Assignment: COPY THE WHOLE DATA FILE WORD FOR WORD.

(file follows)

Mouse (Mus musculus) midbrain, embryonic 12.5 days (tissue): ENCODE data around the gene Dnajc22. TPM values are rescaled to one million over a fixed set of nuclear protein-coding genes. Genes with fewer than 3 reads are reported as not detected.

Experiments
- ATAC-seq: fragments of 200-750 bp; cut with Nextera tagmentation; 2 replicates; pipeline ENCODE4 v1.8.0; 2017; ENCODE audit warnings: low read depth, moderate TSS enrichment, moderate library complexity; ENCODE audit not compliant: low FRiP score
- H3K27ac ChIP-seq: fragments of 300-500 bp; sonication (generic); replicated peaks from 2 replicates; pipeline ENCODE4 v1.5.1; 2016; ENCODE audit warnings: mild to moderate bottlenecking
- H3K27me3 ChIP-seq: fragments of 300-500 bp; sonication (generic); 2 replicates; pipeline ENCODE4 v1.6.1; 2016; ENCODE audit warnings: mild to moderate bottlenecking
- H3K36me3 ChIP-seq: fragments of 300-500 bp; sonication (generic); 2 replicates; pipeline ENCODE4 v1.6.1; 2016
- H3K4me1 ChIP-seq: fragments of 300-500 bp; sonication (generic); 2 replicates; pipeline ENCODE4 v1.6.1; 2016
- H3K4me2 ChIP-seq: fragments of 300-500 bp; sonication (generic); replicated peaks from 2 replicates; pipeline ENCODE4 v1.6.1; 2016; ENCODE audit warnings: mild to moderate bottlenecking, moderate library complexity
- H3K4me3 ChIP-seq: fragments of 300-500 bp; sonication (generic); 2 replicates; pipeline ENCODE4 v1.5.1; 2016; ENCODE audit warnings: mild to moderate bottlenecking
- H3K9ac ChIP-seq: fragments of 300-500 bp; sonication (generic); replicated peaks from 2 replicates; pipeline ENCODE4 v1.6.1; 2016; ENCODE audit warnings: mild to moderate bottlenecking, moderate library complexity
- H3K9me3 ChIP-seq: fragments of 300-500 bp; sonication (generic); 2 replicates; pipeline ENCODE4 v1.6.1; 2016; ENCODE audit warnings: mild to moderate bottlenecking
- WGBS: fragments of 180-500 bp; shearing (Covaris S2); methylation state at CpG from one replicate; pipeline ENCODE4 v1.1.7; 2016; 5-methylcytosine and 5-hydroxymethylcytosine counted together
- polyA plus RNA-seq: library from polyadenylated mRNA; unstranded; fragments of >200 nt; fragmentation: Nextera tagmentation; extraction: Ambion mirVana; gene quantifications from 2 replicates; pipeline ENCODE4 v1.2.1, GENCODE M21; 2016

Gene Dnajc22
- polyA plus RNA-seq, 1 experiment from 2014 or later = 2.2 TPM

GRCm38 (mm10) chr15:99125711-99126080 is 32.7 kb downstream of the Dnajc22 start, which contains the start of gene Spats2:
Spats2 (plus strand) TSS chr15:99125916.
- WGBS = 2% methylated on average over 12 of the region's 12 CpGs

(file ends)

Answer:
Mouse (Mus musculus) midbrain, embryonic 12.5 days (tissue): ENCODE data around the gene Dnajc22. TPM values are rescaled to one million over a fixed set of nuclear protein-coding genes. Genes with fewer than 3 reads are reported as not detected.

Experiments
- ATAC-seq: fragments of 200-750 bp; cut with Nextera tagmentation; 2 replicates; pipeline ENCODE4 v1.8.0; 2017; ENCODE audit warnings: low read depth, moderate TSS enrichment, moderate library complexity; ENCODE audit not compliant: low FRiP score
- H3K27ac ChIP-seq: fragments of 300-500 bp; sonication (generic); replicated peaks from 2 replicates; pipeline ENCODE4 v1.5.1; 2016; ENCODE audit warnings: mild to moderate bottlenecking
- H3K27me3 ChIP-seq: fragments of 300-500 bp; sonication (generic); 2 replicates; pipeline ENCODE4 v1.6.1; 2016; ENCODE audit warnings: mild to moderate bottlenecking
- H3K36me3 ChIP-seq: fragments of 300-500 bp; sonication (generic); 2 replicates; pipeline ENCODE4 v1.6.1; 2016
- H3K4me1 ChIP-seq: fragments of 300-500 bp; sonication (generic); 2 replicates; pipeline ENCODE4 v1.6.1; 2016
- H3K4me2 ChIP-seq: fragments of 300-500 bp; sonication (generic); replicated peaks from 2 replicates; pipeline ENCODE4 v1.6.1; 2016; ENCODE audit warnings: mild to moderate bottlenecking, moderate library complexity
- H3K4me3 ChIP-seq: fragments of 300-500 bp; sonication (generic); 2 replicates; pipeline ENCODE4 v1.5.1; 2016; ENCODE audit warnings: mild to moderate bottlenecking
- H3K9ac ChIP-seq: fragments of 300-500 bp; sonication (generic); replicated peaks from 2 replicates; pipeline ENCODE4 v1.6.1; 2016; ENCODE audit warnings: mild to moderate bottlenecking, moderate library complexity
- H3K9me3 ChIP-seq: fragments of 300-500 bp; sonication (generic); 2 replicates; pipeline ENCODE4 v1.6.1; 2016; ENCODE audit warnings: mild to moderate bottlenecking
- WGBS: fragments of 180-500 bp; shearing (Covaris S2); methylation state at CpG from one replicate; pipeline ENCODE4 v1.1.7; 2016; 5-methylcytosine and 5-hydroxymethylcytosine counted together
- polyA plus RNA-seq: library from polyadenylated mRNA; unstranded; fragments of >200 nt; fragmentation: Nextera tagmentation; extraction: Ambion mirVana; gene quantifications from 2 replicates; pipeline ENCODE4 v1.2.1, GENCODE M21; 2016

Gene Dnajc22
- polyA plus RNA-seq, 1 experiment from 2014 or later = 2.2 TPM

GRCm38 (mm10) chr15:99125711-99126080 is 32.7 kb downstream of the Dnajc22 start, which contains the start of gene Spats2:
Spats2 (plus strand) TSS chr15:99125916.
- WGBS = 2% methylated on average over 12 of the region's 12 CpGs